• Too late, I have already early voted. I voted for my crooked SOB's instead of that other party's crooked SOB's. ;-)

    Again. This is why I am a monarchist. Because democracy is stupid.

    Yeah, I just went there. :P
  • CharlesW
    Posts: 11,934
    Monarchy can work until a drooling, demented, inbred fool gets on the throne. Wait - that can happen to us, too.
  • WendiWendi
    Posts: 638
    I prefer a Constitutional Republic, I wish we lived in one. Oh, wait...
  • melofluentmelofluent
    Posts: 4,160
    Monarchy can work until a drooling, demented, inbred fool gets on the throne.

    I am available, at a KMart price.

    I prefer a Constitutional Republic, I wish we lived in one. Oh, wait...

    Dearest, I thought you, JR, the progeny and Aristotle lived in the Peoples Republic of (Madison) WisCONson, oui?
  • WendiWendi
    Posts: 638
    Michigan Dearest. Although I believe Aristotle does live in Wisconsin. or Minnesota. Or something.
  • Dave
    Posts: 64
    Having worked for Episcopal, Methodist and Congregational churches in the northeast, I've encountered clergy and congregations with theological views opposite mine. However, they knew about my Catholic background and there was only civility and charity in our exchanges. Some of the best musical experiences I've had have been at Episcopal funerals and Christmas Eucharists.

    One should keep in mind praying to the Holy Spirit for guidance to remember the differences between denominations and to keep the truths of the Catholic faith alive in our hearts.
    Thanked by 1moderntrad
  • CHGiffenCHGiffen
    Posts: 5,150
    As with Ben and me, Aristotle lives in the state of wisconSIN (as some people put it). :)
  • Am I the only Indiana boy around here, other than Stimson?
  • TCJ
    Posts: 966
    Motyka is Indiana, I think, unless he's moved in the past few months.
  • TCJ
    Posts: 966
    MadOrganist wrote:

    The Compendium of the Catechism of the Catholic Church only lists five precepts:
    1. You shall attend Mass on Sundays and on holy days of obligation and remain free from work or activity that could impede the sanctification of such days.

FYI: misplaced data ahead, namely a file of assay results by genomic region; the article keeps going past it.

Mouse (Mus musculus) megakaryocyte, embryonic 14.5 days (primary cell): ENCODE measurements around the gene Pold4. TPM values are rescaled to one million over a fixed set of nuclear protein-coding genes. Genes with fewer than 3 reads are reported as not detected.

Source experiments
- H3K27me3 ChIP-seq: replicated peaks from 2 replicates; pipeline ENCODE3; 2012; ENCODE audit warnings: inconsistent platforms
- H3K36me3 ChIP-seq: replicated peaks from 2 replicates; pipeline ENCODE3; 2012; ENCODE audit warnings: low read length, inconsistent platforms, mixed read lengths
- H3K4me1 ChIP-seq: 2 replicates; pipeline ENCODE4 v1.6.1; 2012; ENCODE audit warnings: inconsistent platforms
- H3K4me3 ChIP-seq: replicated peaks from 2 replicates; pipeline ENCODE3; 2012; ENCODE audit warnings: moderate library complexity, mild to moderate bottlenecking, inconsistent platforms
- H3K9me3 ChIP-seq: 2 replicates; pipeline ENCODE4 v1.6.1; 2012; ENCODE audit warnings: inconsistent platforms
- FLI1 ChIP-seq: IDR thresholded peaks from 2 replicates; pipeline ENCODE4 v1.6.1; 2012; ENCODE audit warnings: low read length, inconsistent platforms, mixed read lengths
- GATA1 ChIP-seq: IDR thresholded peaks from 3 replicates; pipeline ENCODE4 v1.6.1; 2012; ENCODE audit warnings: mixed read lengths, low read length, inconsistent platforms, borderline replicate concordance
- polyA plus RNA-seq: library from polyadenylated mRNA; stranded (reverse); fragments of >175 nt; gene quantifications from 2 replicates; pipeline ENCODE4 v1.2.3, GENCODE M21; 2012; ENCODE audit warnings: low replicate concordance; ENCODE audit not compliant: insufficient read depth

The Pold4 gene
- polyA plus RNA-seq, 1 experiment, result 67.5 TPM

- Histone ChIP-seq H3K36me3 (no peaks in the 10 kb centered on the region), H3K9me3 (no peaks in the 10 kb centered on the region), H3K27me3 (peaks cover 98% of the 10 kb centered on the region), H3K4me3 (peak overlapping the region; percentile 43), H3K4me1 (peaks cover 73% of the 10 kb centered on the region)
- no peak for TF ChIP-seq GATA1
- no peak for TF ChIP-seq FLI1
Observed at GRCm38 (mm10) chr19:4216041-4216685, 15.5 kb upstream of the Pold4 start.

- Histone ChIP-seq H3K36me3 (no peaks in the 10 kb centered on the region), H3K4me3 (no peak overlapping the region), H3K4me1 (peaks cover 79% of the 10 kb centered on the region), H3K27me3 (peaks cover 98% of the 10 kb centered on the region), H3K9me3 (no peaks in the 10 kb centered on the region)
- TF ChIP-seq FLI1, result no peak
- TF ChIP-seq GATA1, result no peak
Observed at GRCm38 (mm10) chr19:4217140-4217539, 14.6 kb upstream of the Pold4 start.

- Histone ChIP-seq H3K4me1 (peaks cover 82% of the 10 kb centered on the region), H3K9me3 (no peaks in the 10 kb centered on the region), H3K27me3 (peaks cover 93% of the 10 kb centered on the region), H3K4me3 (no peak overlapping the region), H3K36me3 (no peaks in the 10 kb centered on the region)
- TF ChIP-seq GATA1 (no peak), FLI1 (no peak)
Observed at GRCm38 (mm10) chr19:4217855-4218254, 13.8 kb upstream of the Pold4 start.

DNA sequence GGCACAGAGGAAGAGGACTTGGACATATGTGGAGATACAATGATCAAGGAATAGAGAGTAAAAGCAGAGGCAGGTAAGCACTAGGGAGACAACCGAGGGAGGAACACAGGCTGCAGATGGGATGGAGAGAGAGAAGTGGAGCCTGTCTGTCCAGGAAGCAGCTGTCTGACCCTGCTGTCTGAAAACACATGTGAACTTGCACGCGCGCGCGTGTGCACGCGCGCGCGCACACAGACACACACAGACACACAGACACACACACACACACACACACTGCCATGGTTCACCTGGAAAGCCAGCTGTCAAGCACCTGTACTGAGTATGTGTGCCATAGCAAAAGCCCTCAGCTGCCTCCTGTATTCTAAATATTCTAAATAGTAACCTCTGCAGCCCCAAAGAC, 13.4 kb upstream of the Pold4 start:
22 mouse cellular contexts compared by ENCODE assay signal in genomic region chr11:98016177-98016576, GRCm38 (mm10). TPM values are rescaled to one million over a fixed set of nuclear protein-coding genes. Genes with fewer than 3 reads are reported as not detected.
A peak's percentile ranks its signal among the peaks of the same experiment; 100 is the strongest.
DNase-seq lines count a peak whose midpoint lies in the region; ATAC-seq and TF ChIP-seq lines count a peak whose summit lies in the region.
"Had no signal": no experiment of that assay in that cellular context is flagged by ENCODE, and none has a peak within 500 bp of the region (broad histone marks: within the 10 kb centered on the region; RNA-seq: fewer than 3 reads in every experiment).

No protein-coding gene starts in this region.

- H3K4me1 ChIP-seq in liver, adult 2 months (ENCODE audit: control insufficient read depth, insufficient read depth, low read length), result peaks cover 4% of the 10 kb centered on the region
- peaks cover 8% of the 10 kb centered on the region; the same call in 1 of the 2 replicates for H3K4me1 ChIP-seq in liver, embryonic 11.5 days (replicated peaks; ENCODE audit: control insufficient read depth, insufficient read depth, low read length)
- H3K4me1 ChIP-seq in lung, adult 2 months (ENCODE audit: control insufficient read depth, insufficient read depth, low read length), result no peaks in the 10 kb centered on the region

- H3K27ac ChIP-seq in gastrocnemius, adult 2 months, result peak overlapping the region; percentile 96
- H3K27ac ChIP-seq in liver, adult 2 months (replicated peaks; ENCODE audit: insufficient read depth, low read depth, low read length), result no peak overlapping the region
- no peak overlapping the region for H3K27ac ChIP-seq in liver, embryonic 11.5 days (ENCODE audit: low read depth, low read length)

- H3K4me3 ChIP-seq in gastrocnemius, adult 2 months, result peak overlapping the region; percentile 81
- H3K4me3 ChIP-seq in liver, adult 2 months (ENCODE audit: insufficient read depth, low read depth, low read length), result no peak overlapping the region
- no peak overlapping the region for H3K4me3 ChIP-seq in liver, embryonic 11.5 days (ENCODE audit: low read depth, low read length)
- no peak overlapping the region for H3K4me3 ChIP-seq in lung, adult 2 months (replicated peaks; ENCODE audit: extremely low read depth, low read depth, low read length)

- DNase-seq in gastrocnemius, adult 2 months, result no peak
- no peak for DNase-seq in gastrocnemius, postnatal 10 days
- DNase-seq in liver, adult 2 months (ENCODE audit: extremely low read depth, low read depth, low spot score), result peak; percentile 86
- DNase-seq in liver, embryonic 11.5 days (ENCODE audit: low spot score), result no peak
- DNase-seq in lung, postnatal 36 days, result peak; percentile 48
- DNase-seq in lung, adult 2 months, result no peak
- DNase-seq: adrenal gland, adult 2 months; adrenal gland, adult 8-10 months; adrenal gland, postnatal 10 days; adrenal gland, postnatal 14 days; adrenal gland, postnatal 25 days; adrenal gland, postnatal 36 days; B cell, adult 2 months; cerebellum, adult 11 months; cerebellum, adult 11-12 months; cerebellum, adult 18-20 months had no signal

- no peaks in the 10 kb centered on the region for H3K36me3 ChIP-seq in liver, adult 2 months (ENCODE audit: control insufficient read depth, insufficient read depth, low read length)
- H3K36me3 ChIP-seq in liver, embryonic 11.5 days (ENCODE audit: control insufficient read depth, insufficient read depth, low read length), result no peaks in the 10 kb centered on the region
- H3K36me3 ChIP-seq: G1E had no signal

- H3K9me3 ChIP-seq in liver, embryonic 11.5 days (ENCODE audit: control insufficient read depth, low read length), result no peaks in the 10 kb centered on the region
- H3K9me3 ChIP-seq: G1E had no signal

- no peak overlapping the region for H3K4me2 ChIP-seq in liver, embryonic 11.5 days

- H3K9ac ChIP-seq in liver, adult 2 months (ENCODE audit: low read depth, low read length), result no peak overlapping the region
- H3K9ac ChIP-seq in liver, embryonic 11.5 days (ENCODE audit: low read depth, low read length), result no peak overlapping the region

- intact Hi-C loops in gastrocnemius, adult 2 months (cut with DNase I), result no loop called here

2. You shall confess your sins at least once a year.
    3. You shall receive the sacrament of the Eucharist at least during the Easter season.
    4. You shall observe the days of fasting and abstinence established by the Church.
    5. You shall help to provide for the needs of the Church.

    Find a TLM if you want to hear no. 6 expressed.

    I've found two dioceses (I'm sure there are more) in the United States that still mention SIX precepts. I highly doubt they are 100% TLM there!
  • chonakchonak
    Posts: 9,158
    The Balimore Catechism lists them slightly differently, and -- with regard to marriage -- more specifically:
    A. The chief commandments of the Church are six:
    1. To hear Mass on Sundays and holydays of obligation.
    2. To fast and abstain on the days appointed.
    3. To confess at least once a year.
    4. To receive the Holy Eucharist during the Easter time.
    5. To contribute to the support of our pastors.
    6. Not to marry persons who are not Catholics, or who are related to us within the third degree of kindred, nor privately without witnesses, nor to solemnize marriage at forbidden times.

    According to the old Catholic Encyclopedia, the number of these precepts has varied through the ages, so don't read too much into it if the list in the new Catechism has five points instead of six.
    Thanked by 1Reval
  • MatthewRoth
    Posts: 1,955
    Back to the OP: I disagree with the manualists on the psalm-singing at Protestant churches. Those are inherited by Protestants from the Catholics who received them from the Jews, who of course wrote them under divine inspiration. The same goes for the Our Father and the Creeds. I'm also willing to say that we can pray at services like Anglican Evensong in good conscience without committing a sin. The initial objection would be that at least in the Anglican case, it was derived from Catholic worship (Sarum especially) but deliberately changed, but we are nearly 5 centuries from that original circumstance.